Valanciunas won’t reach his ceiling as a player until 2020, when he is in his late 20’s. Until then, he should steadily improve every season on both sides of the ball, much as he has done over the last three years, since he made his debut on the international stage. He is a franchise player in every sense of the word, both for his NBA and national team. As long as they have Valanciunas, both Lithuania and the Toronto Raptors will be teams to reckon with.
Sep 05, 2014 9:17 PM EDT
The 2014 FIBA World Cup group stage didn't bring too many surprises, with the quite predictable result of all favorites reaching the quarterfinals and will continue to fight for the gold in Madrid and Barcelona, while Iran, Egypt, Puerto Rico, Philippines, Ukraine, Finland, Angola and South Korea head home early.
After all of the teams played five games and got ready for the playoffs, RealGM took a look at some of players, who despite their team success struggled to reach expectations, and others, who unexpectedly were very productive.
- Aron Baynes (Australia): 17.2 points and 7 rebounds per game.
Best performance: 21 points (8-for-13 on FG) and 7 rebounds in 29 minutes against Slovenia.
Aron Baynes continues to build his confidence which now turned him into one of the best centers in FIBA World Cup. Baynes more than doubled his statistical numbers from 7.5 points and 3.3 rebounds in 2012 Olympics to 17.2 points and 7 rebounds in FIBA World Cup group stage. Considering that Baynes is 27-year-old, Patty Mills and Joe Ingles, two surprises of 2012 Olympics, both are 26, in 2019 FIBA World Cup Australia will be no less than a medal contender.
- Andray Blatche (Philippines): 21.2 points and 13.8 rebounds per game.
Best performance: 25 points (9-for-16 on FG) and 14 rebounds in 37 minutes against Puerto Rico.
The best rebounder of FIBA World Cup, Andray Blatche made his name known on the international scene. It was obvious that Blatche would be the key piece of Philippines national team, but very few expected that he would record a double-double in every single match he played in Spain. In five games, Blatche scored no less than 14 points and collected no less than 12 rebounds in each of them, helping the Phillipines achieve their first World Cup victory in 40 years.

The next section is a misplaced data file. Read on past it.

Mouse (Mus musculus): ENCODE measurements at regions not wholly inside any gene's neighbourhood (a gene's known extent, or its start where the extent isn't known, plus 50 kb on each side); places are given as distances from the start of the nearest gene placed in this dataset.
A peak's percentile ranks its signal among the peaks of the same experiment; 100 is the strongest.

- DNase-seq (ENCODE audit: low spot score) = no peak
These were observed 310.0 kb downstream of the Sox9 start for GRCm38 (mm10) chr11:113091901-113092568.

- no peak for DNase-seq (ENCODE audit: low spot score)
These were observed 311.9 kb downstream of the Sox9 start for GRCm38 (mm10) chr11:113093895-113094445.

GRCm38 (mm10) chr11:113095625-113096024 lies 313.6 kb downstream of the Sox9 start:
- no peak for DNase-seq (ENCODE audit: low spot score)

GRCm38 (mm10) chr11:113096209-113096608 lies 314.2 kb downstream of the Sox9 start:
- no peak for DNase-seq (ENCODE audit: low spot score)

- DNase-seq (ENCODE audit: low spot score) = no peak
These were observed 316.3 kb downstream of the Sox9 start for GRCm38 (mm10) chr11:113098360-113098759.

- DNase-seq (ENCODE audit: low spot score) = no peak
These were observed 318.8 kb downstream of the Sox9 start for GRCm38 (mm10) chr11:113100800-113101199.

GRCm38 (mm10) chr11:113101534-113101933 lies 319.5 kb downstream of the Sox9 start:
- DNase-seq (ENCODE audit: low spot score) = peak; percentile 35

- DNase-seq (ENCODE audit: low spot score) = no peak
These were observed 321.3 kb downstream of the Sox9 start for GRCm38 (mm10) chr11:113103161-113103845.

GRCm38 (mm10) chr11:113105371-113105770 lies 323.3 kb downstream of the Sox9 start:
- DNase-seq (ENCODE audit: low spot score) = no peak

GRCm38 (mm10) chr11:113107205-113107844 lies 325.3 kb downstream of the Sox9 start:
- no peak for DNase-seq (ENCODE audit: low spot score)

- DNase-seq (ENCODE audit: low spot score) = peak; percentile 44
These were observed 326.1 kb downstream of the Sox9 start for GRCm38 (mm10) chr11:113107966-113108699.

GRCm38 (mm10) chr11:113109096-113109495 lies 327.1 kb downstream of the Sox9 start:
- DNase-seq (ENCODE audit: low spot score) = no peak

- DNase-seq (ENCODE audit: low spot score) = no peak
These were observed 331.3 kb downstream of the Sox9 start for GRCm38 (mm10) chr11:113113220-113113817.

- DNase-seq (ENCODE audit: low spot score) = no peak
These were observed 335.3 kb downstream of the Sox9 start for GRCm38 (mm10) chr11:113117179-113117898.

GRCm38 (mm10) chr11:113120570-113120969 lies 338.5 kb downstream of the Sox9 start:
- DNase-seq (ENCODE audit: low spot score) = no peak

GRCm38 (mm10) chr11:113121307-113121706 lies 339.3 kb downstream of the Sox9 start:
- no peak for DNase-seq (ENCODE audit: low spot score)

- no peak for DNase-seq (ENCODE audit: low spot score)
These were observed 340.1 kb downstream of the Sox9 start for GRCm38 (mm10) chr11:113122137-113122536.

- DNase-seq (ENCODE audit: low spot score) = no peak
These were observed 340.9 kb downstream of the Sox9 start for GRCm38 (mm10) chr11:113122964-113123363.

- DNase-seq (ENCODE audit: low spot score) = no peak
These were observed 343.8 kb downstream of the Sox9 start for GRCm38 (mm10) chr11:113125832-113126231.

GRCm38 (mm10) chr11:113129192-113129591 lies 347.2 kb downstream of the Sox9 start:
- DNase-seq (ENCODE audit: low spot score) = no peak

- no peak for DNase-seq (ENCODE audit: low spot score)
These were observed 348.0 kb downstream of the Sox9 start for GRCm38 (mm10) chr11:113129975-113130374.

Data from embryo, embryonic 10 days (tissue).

- Dario Saric (Croatia): 13.2 points, 6.6 rebounds and 2.8 assists per game.
Best performance: 15 points (6-for-9 on FG), 6 rebounds and 4 assists in 28 minutes against Senegal.
Transitioninig from youth basketball to the highest levels of the world - Dario Saric never heard about it. It’s been only the second offseason that the 20-year-old big man joined the Croatian national team, but Saric has became one of the key players almost instantly. Same as Baynes, Saric doubled his statistical numbers compared with 2013 EuroBasket and was unexpectedly consistent - Saric scored in double-digits in every of five games he played.
- Gorgui Dieng (Senegal): 18 points, 11.4 rebounds and 1.8 blocks per game.
Best performance: 27 points (8-for-14 on FG), 8 rebounds and 2 blocks in 40 minutes against Croatia.
The 24-year-old Minnesota Timberwolves’ big could be called not just a surprise, but a true sensation of the 2014 FIBA World Cup. Dieng helped his team win two group games and advance to the playoffs, while averaging 18 points and 11.4 rebounds. The 27-point performance against Croatia has sparked the U.S. media to talk about why Dieng will be a future All-Star and why Timberwolves should now move Nikola Pekovic.
- Miroslav Raduljica (Serbia): 14.2 points and 4.8 rebounds per game.
Best performance: 21 points (8-for-13 on FG) and 7 rebounds in 29 minutes against France.